After this brief foray, as already mentioned, The Periodic Table turns notably lighter, and deals with simple, amusing stories of his life in chemistry up until Levi's retirement. At the same time, however, each one of the later chapters still contains a central thema at its heart, and these, as a rule, retain all of the philosophical and artistic insight into the nature of the world that Levi displays in the earlier, darker stories. On the whole, The Periodic Table is inspired, on one level, by the era of social and political upheaval that the author lived through, and on another, by the simple, funny stories of chemistry and chemicals that permeated Levi’s entire life. Thus, the memoir is occasioned not only by the events of World War II and beyond, but by the professional career that might be experienced by a chemist in any time period. It is partly this truly natural conglomerate of the extraordinary and the mundane that shapes The Periodic Table into the fantastic piece of literature that it is.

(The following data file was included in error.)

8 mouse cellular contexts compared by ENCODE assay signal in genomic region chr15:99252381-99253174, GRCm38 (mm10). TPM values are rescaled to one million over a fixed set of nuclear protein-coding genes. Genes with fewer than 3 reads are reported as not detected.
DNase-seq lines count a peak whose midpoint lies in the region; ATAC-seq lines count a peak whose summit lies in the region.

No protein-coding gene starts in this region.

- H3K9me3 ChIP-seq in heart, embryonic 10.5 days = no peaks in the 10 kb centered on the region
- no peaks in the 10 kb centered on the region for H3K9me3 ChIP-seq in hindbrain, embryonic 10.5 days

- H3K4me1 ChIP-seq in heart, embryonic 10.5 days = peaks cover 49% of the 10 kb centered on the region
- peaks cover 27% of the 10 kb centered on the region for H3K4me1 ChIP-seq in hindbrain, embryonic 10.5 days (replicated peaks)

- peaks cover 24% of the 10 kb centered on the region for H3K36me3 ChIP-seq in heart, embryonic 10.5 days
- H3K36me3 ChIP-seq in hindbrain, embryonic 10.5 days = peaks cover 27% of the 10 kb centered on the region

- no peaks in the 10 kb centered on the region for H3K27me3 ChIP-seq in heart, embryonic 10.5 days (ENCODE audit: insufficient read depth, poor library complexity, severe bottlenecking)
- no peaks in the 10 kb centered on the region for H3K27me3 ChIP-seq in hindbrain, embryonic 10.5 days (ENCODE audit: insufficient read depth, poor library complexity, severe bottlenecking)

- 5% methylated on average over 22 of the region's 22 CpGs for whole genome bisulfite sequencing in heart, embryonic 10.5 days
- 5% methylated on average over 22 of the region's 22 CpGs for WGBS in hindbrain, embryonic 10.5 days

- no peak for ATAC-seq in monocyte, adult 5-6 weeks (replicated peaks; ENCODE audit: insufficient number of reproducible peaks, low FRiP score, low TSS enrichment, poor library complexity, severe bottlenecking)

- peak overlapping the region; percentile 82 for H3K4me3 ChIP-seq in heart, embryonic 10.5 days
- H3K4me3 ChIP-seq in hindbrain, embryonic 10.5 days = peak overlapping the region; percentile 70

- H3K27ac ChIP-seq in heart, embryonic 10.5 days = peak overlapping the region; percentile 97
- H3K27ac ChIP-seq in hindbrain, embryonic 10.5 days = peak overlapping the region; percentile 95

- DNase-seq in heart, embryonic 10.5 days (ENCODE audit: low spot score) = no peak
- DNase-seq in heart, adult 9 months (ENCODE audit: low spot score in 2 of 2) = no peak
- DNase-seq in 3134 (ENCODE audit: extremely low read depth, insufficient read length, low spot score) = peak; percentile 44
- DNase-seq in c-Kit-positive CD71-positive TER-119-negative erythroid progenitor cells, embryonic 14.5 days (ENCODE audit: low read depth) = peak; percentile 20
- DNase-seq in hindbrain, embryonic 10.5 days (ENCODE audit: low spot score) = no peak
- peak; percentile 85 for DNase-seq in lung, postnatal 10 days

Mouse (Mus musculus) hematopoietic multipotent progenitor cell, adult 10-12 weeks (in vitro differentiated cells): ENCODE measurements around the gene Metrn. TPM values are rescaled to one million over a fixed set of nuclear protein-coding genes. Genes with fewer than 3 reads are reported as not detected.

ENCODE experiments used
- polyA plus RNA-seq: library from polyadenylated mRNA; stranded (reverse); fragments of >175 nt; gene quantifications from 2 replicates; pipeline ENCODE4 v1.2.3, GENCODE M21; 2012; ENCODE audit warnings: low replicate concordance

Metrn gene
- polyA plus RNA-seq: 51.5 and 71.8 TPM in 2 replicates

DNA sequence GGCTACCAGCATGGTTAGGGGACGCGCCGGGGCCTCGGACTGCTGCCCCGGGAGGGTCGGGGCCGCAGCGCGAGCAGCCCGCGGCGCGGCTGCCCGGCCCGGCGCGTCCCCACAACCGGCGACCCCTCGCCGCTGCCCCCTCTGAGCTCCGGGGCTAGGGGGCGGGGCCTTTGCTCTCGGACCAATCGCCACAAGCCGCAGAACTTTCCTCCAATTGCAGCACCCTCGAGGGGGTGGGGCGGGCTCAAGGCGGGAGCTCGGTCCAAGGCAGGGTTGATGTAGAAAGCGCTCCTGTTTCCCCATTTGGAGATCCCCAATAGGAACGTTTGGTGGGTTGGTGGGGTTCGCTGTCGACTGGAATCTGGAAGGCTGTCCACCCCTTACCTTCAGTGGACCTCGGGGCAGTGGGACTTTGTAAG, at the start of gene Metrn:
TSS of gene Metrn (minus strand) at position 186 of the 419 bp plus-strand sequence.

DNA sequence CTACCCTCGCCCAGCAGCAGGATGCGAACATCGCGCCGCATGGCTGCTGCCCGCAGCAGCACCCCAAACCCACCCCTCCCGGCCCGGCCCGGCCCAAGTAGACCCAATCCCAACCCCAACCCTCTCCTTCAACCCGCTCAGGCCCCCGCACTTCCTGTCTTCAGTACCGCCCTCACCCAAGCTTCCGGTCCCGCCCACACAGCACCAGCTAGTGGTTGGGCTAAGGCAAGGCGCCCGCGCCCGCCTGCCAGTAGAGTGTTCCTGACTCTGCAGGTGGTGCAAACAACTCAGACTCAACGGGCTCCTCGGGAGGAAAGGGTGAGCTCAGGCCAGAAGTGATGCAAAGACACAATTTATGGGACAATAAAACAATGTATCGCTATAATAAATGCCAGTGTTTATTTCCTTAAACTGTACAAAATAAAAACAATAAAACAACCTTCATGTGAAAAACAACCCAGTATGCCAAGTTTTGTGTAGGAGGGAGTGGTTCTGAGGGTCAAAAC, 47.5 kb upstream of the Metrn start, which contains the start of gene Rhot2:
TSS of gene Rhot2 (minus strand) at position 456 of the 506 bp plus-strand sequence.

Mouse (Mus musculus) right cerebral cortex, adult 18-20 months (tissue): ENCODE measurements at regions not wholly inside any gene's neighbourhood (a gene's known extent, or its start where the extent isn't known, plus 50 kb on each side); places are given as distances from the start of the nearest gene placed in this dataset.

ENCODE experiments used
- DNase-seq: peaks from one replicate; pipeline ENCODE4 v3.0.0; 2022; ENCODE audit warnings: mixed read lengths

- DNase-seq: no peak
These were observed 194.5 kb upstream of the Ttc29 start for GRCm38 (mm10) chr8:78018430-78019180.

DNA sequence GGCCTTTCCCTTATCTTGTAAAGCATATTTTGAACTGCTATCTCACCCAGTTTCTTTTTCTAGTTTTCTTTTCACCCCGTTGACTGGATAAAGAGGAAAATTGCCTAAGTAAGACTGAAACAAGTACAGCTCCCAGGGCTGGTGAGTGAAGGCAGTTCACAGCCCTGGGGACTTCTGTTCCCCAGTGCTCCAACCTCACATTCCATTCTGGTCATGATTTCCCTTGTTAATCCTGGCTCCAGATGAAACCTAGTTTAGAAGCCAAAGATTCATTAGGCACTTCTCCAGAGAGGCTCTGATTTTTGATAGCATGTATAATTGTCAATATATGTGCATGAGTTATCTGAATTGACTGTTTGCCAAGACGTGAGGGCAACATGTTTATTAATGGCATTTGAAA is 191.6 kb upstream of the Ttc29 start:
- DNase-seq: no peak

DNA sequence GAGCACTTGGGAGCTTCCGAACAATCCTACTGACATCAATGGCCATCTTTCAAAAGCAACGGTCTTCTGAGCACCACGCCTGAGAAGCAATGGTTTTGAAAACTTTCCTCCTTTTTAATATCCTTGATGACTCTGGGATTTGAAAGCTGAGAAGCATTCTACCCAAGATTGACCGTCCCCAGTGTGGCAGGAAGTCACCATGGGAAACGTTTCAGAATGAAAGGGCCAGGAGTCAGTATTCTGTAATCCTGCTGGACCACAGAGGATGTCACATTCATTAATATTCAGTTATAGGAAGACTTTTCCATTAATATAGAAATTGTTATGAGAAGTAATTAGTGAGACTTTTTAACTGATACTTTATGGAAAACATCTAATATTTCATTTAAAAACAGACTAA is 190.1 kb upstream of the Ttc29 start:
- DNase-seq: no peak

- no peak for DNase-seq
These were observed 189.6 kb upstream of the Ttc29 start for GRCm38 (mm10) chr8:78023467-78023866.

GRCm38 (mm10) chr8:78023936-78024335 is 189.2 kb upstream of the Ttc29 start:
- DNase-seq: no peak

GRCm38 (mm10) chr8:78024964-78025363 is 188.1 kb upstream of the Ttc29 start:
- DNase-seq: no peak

Through a simple reading it is difficult to come to terms with Primo Levi’s true purpose or reason for writing this memoir. Although he expressly states on several occasions that he is merely tried to present a portrait of a life in chemistry, certain sections of the book display far greater depth and insight than might be expected of such a modest undertaking as that. For instance, when he discusses his professional interaction with a chemist who had been employed at the factory near Auschwitz where he worked during the Holocaust, Levi breaks The Periodic Table’s relatively lighthearted and cheery mood to consider what was going through the other man’s mind when, years after the concentration camps closed, he attempts to reconcile his own guilt by making peace with Levi. This rather thick subject arises from, of all things, a discussion of one of his former employers’ work with the element Vanadium! Thus, consider also other discussions in the memoir concerning anti-Semitism, Fascism, true love, and the spirit of writing fiction and fact, one gets the sense that The Periodic Table was more important an undertaking for Levi than he lets on. In fact, it seems almost that through recounting all the anecdotes, serious and silly, the author is perhaps revealing to his readers who he truly is. Levi was not merely a Holocaust survivor, or a writer, or a chemist, or a husband, or a son; rather, the book’s message is that he was all of these things, and more – that a person cannot be defined by their experiences and activities alone, but only by the way in which these experiences shape him or her as a human being.